Near the end, in certain sections Lahiri projects a thought into the future. Why did she choose to write in this manner?  

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Ashley Kannan | Middle School Teacher | (Level 3) Distinguished Educator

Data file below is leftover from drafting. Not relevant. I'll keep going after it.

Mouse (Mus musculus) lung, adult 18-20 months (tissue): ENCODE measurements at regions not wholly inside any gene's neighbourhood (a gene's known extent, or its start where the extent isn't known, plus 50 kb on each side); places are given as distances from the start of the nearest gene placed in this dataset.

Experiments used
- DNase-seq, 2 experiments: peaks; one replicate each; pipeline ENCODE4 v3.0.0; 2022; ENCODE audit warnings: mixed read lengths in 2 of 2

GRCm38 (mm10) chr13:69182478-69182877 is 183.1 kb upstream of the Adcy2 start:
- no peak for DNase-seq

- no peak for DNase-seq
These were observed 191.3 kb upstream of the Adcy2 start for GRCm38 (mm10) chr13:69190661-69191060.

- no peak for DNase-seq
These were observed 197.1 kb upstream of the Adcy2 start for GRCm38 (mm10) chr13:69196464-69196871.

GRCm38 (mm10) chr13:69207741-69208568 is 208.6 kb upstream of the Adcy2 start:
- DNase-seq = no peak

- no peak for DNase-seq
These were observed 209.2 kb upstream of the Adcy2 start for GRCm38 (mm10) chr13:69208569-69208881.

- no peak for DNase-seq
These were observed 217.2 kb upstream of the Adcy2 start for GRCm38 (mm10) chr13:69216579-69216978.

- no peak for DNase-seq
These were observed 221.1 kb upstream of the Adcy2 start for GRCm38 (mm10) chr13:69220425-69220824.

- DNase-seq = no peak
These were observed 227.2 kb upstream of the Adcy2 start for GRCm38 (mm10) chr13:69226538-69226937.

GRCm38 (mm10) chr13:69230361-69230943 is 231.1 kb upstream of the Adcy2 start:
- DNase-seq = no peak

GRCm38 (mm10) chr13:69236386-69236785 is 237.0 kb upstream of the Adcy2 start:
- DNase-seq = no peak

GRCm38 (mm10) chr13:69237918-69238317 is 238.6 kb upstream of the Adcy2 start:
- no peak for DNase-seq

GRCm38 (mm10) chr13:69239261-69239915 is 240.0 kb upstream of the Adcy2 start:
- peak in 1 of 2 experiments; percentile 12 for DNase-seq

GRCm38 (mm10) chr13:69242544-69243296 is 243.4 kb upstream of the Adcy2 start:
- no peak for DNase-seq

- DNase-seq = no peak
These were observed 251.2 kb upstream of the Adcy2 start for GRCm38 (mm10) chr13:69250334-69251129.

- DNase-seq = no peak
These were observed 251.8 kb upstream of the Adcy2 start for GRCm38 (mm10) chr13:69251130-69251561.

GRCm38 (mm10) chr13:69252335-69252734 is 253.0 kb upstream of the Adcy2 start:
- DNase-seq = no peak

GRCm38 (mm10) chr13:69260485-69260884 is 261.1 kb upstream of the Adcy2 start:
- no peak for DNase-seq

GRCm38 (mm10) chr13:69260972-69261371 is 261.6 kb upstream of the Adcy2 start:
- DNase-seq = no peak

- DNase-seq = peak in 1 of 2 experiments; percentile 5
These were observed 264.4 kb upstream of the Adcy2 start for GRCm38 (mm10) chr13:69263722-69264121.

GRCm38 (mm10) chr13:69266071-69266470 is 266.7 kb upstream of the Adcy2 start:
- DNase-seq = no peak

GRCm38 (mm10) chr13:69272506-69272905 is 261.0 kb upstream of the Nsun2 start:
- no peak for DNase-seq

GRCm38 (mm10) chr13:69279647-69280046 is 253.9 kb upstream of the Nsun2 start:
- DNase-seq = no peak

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I think that the effect of projecting into the future is to help bring out complexity in her characters.  Lahiri understands that the traditional notion of how immigrants define themselves involves a "past vs. present" dynamic.  The idea is that those who are "hyphenated" Americans have to make a fundamental choice between how they envision themselves in terms of their present and their past.  Lahiri projects into the future and starts to construct her characters' identity in a future reference, as well as in a present and past.  In doing this, the characters end up reconfiguring their conception of time and break out of the traditional binary opposition that her characters endure.  Ashima ends up splitting her time between India and America, reflecting an embrace of the past and present in the sense of the future.  Sonia marries an American, reflecting again a conception of the past and the present into the future.  Gogol, always bound by the present throughout the novel, ends up embracing his past with opening a book by the Russian author, attempting to understand more of his father and of himself.  This is an awareness that he invariably takes with him in the future to better understand himself in another reconfiguration of time.  Lahiri's projection in the future helps to bridge this same projection that her characters undertake at the end of the novel.  The effect is to move style into thematic relevance and character development.

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